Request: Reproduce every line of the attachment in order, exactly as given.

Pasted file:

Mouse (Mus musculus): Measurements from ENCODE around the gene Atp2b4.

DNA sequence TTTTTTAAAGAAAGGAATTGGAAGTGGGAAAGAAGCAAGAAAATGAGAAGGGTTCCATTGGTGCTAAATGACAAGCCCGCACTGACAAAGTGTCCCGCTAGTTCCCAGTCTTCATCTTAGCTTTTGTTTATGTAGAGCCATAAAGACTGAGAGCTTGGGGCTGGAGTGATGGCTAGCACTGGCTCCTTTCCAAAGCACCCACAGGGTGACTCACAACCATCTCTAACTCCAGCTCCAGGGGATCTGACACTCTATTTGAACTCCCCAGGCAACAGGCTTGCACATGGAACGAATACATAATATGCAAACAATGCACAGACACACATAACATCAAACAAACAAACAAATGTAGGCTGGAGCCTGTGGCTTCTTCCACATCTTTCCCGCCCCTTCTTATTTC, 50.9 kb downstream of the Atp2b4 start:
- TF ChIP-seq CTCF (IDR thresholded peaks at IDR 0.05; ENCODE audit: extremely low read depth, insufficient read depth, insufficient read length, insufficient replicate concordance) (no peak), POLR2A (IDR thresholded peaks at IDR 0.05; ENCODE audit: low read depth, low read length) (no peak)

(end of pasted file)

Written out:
Mouse (Mus musculus): Measurements from ENCODE around the gene Atp2b4.

DNA sequence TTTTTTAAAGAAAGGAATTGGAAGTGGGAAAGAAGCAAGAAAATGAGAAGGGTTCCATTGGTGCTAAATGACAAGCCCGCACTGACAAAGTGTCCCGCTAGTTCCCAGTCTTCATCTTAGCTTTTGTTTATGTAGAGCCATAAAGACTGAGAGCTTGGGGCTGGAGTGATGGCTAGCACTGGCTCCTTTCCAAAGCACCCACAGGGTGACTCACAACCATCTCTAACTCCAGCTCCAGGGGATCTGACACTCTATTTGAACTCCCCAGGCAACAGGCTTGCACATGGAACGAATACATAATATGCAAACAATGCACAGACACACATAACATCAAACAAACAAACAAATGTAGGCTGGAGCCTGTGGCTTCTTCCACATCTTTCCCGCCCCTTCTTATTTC, 50.9 kb downstream of the Atp2b4 start:
- TF ChIP-seq CTCF (IDR thresholded peaks at IDR 0.05; ENCODE audit: extremely low read depth, insufficient read depth, insufficient read length, insufficient replicate concordance) (no peak), POLR2A (IDR thresholded peaks at IDR 0.05; ENCODE audit: low read depth, low read length) (no peak)